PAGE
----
Today I learned that I will continue to help fund this project for as long as they need. Why? Because I met the students of the Free High School – and they blew me away.
It felt awkward as we arrived – a group of all white women (and 2 men) tromping through the front gate looking more like tourists than humanly possible – wearing backpacks, carrying water bottles, wielding cameras. All I could think about was how much they must resent us as we walked around with wide eyes, mouths hanging open, and cameras clicking. I wondered if they thought of us as rich American intruders. Boy, was I wrong!
They welcomed us as emissaries for the funding that is making it easier for them to see their own dreams come true. They saw us as eager to learn about them – their needs, their motivations, their dreams, their successes, their challenges. They were amazingly accepting, and they taught me many things.
Here are just a few of the many lessons I learned today:
The students range in age from young to working adult. I was seriously impressed with the teenaged girl who presented at the opening ceremony. I believe she is in the last year of high school. So self-assured, standing as tall as her five-foot frame would let her, holding the microphone with grace and ease. She was also in the English class I audited (for me it was a Spanish class – and I failed miserably) and was the only student who willingly volunteered to come to the front of the class to answer a question on the board.
Then there is the woman who stopped going to school in 6th grade because “she didn’t like it”. She works a full-time job from Monday to Friday, has children to care for, and must take the bus to get to the school. She wants to be a nurse.
There is a man in his 30s who has already attended the technical school (another part of the Free High School). He works every day with the trade he learned; now he wants to finish high school so that he will be “more successful.”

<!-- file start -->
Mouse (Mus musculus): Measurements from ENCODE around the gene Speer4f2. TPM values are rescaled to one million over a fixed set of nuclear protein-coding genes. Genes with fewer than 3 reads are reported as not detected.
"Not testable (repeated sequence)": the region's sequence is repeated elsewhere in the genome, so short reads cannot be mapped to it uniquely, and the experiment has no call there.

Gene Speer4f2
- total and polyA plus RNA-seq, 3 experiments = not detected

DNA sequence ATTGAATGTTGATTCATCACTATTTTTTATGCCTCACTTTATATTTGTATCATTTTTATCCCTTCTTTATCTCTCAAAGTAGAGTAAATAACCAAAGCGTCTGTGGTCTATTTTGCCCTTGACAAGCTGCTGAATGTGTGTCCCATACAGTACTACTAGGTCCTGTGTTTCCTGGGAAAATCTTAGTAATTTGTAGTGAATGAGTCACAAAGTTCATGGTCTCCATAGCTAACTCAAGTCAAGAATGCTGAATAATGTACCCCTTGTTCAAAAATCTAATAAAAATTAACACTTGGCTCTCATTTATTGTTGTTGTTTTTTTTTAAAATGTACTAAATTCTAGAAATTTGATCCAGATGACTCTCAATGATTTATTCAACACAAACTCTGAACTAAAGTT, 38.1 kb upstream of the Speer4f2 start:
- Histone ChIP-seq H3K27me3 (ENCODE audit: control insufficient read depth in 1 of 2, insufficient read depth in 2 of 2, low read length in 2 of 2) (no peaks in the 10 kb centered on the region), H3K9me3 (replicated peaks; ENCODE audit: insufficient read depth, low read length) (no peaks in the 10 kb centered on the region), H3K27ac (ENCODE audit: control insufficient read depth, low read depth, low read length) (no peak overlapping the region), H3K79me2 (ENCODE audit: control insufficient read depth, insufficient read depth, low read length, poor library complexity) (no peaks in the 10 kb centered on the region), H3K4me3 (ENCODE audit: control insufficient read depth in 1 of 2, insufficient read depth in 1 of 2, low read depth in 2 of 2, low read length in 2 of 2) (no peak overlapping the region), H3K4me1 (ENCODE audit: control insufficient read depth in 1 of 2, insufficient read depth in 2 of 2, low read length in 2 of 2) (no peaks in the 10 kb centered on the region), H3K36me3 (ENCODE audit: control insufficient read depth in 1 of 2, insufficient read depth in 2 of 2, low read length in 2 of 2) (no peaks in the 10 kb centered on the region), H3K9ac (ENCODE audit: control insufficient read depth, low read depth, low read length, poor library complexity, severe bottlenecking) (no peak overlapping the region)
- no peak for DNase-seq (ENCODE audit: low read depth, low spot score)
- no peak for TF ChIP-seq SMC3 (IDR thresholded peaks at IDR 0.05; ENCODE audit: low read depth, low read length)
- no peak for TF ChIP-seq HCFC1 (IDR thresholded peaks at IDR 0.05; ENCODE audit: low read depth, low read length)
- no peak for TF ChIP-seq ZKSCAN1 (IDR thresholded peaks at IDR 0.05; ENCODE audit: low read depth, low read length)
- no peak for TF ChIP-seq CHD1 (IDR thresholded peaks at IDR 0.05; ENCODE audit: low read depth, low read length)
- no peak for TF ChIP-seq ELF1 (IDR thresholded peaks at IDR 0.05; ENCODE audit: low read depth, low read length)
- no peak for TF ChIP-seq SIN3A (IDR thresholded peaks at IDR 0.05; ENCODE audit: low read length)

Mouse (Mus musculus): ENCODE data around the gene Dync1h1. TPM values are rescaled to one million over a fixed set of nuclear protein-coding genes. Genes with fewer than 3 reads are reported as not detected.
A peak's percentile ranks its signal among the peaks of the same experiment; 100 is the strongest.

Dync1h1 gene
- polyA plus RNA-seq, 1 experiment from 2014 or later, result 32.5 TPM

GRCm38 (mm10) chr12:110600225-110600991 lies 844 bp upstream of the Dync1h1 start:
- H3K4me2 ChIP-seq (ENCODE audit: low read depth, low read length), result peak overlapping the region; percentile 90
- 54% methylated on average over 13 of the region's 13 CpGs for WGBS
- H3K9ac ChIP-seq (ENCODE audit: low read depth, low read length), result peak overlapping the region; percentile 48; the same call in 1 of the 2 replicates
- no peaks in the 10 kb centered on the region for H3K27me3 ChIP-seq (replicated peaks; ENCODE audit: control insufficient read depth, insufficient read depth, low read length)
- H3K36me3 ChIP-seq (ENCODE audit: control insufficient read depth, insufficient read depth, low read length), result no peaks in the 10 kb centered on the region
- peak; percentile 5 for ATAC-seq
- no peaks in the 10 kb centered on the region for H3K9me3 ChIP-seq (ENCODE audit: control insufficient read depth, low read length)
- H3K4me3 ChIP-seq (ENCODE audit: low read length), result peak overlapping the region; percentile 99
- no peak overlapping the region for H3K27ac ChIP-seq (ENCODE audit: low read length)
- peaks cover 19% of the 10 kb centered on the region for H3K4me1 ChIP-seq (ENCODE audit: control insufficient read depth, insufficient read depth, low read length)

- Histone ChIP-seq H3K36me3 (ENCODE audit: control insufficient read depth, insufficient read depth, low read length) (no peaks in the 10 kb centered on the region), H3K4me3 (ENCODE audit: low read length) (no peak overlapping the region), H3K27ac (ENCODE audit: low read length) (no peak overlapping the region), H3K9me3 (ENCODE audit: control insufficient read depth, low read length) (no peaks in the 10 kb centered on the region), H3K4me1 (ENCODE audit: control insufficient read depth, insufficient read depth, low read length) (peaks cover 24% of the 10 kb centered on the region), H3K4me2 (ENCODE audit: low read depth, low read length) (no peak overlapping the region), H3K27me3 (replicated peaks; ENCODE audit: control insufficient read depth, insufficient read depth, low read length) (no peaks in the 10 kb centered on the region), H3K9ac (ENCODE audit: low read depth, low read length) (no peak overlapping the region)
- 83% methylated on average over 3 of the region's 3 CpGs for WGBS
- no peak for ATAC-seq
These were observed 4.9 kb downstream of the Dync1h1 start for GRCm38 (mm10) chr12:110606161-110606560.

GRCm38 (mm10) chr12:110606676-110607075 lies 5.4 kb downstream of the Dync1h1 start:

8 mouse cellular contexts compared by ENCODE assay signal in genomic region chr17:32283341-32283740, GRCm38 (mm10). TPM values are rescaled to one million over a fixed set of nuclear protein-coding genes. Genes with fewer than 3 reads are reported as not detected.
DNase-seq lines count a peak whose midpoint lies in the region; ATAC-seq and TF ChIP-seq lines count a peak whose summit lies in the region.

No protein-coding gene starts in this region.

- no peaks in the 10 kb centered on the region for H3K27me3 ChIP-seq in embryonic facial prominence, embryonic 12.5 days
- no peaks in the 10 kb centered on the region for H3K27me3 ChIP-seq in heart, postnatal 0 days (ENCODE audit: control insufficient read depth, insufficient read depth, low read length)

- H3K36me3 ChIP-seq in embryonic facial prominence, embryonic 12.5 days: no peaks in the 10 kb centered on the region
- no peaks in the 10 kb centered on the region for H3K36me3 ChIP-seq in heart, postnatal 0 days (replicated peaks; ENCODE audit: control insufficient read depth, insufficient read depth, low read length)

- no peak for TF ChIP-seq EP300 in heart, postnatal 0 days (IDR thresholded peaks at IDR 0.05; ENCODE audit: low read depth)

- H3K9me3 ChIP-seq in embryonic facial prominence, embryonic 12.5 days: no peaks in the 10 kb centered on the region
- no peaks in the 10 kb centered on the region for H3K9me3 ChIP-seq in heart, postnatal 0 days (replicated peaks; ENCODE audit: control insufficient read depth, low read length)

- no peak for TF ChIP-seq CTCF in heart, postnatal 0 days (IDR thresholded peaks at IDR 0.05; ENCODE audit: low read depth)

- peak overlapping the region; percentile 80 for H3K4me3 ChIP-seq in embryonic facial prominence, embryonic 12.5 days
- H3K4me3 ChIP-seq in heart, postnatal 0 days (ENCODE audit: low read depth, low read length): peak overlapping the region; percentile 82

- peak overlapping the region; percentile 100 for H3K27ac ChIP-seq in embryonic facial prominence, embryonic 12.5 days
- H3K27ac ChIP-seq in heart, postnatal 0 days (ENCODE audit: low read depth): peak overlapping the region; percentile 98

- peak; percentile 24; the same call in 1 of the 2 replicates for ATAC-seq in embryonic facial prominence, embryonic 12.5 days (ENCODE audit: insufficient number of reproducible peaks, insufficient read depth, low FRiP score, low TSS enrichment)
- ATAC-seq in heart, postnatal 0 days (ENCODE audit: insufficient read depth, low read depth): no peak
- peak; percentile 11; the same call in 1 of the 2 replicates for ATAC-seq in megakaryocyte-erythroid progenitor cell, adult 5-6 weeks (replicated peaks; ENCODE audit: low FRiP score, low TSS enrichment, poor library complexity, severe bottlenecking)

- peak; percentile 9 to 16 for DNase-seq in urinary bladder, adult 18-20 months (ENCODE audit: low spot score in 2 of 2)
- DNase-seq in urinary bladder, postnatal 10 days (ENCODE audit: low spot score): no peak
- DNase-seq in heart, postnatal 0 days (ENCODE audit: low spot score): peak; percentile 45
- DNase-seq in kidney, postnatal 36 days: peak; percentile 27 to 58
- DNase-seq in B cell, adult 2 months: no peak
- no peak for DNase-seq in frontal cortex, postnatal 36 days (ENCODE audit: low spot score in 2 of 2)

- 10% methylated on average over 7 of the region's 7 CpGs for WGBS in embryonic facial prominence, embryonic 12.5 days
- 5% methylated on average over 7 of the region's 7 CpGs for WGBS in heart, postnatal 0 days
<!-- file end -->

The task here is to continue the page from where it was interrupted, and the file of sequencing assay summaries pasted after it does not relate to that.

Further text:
Then there are the kids playing in the courtyard – they are children of some of the students – accompanying their moms or dads because there is no one else to watch them during school time. They are not completely unsupervised (I think), but mom or dad is in class, hopefully not too distracted by what might be going on in the courtyard.
We were allowed to audit classes for a while. Since my Spanish is less than nonexistent, I thought, “Sure! An English class sounds right up my alley!” Foolish me. Good thing, a long time ago, I got over being the focus of laughter. The teacher was great – this student – not so much. The three girls I was asked to sit with and “help” with their English answers, couldn’t get a word out through the giggles, guffaws, laughs, and endless mirth. Eventually, the teacher came over and saved my sorry butt. They wanted to know what I did – so I told them (through the teacher’s translation) about being a special education teacher once, and now a health care partner. They were so welcoming, so fun, so…not what I thought.
The students actually have a responsibility for their education as well. I learned they “payback” by going out into local villages to educate the residents about health and hygiene – checking that filtered water is stored safely to prevent mosquitoes from breeding. They also function as an investigative unit – working to find children being sexually exploited. The head of the school proudly shared a story of how, thanks to the efforts of their students, the police were able to recover two fifteen-year-old girls that had been kidnapped and were being taken to Costa Rica to be sold into prostitution.
My mind is blown.The force for change that is this school is astounding!
I would have liked to have the opportunity for them to ask questions of us. I can only imagine what we could learn if we were the ones in the hot seat.
So whether of not, I am able to return with the team next year, I will be an avid fundraiser for this cause. Those touristy, geeky, awkward, uncomfortable volunteers who walked through the gates, left awed, amazed, floored, humbled, and committed to continue to help.
Follow the link to watch the Random Acts daily video diary: